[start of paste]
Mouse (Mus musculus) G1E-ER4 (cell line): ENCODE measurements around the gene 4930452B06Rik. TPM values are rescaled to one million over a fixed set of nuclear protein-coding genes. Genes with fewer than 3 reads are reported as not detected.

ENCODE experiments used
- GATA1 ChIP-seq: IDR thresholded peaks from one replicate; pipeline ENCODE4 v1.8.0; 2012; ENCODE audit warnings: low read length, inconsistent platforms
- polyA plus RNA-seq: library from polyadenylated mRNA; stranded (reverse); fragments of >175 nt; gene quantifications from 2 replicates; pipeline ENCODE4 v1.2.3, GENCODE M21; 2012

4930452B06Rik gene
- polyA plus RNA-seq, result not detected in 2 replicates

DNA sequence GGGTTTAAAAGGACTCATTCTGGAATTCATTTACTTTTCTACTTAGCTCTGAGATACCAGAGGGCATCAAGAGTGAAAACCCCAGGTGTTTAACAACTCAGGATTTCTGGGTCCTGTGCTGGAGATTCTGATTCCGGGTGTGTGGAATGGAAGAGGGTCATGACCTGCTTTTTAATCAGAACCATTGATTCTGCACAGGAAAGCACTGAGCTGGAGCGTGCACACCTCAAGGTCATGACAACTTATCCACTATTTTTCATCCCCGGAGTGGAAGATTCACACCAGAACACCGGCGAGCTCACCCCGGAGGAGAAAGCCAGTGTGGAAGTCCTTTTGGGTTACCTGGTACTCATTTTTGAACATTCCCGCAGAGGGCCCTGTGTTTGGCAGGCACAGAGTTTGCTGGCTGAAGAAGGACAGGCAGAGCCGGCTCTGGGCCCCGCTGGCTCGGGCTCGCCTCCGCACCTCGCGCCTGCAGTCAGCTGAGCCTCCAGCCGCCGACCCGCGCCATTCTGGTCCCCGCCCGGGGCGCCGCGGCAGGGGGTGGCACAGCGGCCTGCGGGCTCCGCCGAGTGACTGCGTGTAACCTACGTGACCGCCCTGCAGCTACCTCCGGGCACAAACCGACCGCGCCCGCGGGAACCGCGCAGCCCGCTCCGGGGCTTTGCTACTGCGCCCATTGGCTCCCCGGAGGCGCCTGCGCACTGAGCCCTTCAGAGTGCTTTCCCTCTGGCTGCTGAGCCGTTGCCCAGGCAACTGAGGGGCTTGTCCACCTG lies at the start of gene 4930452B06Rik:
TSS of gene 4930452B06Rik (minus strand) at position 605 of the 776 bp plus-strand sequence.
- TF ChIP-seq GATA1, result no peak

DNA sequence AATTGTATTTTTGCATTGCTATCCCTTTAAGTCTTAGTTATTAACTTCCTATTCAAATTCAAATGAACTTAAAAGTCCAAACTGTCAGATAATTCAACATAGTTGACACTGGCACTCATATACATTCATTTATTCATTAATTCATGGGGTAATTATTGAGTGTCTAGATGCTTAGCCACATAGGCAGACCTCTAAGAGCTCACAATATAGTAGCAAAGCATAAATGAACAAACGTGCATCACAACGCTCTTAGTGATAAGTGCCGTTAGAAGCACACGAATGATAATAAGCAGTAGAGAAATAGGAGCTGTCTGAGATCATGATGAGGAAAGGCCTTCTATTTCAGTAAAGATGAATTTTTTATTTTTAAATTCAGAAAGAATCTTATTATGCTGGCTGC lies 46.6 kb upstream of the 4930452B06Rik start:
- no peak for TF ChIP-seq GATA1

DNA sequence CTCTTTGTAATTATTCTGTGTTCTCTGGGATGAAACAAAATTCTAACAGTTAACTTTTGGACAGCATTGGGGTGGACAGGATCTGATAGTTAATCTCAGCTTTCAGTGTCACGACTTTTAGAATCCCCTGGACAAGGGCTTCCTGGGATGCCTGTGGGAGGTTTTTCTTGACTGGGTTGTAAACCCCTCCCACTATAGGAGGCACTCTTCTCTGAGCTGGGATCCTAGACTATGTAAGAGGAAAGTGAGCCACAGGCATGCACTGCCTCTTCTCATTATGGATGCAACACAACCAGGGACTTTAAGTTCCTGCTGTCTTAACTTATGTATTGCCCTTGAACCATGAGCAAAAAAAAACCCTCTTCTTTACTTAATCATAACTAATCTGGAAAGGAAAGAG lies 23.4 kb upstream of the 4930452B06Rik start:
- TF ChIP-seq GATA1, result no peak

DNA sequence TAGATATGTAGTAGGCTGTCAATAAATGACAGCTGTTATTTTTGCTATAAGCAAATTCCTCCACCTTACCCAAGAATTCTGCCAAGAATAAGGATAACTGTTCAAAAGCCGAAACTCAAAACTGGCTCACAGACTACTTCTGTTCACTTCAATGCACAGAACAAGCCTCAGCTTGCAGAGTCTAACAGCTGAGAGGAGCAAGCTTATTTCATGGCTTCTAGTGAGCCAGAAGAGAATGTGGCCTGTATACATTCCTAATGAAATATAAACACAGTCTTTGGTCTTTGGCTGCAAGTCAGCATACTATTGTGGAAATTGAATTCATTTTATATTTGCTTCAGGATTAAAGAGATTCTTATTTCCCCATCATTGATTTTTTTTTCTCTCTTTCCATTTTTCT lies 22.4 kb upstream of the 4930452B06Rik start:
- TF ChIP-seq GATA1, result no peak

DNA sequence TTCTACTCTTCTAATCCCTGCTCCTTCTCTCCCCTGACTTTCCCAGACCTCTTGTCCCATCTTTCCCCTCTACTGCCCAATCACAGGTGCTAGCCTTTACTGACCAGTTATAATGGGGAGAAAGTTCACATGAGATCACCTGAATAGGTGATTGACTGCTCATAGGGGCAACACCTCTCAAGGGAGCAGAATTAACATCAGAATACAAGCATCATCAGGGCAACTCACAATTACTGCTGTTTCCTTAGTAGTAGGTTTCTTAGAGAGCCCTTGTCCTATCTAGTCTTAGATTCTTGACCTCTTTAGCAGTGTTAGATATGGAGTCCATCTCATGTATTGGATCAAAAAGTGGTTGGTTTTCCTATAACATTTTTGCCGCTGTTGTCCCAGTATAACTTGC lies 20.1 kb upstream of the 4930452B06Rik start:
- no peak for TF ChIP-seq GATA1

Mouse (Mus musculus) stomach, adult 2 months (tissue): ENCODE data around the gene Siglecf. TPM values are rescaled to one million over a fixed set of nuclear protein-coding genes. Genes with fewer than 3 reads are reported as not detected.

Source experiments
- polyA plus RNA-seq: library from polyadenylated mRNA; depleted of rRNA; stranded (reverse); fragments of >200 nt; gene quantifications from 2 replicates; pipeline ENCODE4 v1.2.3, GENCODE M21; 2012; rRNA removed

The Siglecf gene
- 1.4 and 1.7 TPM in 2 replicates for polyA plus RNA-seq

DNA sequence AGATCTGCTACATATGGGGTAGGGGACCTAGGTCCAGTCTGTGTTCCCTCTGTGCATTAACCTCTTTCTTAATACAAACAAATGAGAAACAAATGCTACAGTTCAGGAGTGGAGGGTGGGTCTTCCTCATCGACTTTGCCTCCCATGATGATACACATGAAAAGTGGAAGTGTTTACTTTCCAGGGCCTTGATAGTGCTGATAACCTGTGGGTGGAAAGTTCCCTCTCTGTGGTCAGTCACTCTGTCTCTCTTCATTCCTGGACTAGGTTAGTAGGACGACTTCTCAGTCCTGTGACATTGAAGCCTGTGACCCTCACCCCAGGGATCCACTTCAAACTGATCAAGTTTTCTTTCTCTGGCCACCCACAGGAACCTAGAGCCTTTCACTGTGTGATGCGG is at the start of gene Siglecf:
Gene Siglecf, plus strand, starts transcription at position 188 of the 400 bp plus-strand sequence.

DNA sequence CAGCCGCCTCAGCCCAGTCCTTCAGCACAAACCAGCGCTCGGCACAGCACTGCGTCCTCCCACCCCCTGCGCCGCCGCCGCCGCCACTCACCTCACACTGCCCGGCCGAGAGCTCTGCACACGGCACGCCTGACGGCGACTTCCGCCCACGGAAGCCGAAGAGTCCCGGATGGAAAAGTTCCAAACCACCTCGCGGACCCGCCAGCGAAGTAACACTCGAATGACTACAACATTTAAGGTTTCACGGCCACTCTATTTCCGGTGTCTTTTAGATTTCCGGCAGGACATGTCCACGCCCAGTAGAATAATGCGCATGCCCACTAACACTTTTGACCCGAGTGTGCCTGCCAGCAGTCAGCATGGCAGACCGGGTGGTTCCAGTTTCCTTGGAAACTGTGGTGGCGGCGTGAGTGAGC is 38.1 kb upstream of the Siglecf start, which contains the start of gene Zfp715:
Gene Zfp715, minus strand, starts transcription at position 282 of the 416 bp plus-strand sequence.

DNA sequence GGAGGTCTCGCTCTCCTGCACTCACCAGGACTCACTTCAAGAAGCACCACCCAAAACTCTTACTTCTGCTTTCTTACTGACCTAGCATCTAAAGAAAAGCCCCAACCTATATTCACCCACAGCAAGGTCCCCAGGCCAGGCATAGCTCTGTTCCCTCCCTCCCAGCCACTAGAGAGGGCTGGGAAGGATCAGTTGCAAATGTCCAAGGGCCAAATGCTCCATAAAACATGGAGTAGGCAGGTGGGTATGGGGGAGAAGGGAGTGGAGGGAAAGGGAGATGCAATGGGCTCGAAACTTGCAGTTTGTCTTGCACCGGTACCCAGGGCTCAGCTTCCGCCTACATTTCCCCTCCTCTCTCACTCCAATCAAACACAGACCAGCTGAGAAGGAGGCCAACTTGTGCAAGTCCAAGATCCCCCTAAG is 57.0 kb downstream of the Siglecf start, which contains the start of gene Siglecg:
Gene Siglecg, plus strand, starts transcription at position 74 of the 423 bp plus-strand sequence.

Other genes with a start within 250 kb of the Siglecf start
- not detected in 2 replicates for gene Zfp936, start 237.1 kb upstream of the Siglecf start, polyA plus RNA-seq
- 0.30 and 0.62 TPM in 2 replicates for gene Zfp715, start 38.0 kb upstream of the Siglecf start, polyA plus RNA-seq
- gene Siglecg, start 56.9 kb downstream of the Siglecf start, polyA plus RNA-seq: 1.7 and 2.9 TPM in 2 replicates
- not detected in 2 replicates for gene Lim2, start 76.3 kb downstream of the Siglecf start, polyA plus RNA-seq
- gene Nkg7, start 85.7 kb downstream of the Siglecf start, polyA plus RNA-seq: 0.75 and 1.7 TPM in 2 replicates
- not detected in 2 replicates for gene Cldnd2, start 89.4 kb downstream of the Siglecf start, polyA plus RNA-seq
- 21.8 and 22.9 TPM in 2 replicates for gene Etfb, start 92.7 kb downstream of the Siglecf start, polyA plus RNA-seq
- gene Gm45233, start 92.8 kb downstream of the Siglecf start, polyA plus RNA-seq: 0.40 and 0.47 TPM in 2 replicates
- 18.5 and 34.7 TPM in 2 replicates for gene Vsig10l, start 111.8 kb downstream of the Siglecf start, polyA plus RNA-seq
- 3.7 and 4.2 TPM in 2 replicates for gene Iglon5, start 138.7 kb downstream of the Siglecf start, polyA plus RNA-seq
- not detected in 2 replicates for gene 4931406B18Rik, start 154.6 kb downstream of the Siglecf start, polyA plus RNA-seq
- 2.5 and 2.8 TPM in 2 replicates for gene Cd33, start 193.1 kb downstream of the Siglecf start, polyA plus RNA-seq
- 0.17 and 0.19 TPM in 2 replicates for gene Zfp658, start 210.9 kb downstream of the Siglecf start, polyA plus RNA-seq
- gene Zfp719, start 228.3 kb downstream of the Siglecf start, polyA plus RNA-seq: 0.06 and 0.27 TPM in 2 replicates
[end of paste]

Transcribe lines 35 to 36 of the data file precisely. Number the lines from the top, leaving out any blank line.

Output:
- not detected in 2 replicates for gene Cldnd2, start 89.4 kb downstream of the Siglecf start, polyA plus RNA-seq
- 21.8 and 22.9 TPM in 2 replicates for gene Etfb, start 92.7 kb downstream of the Siglecf start, polyA plus RNA-seq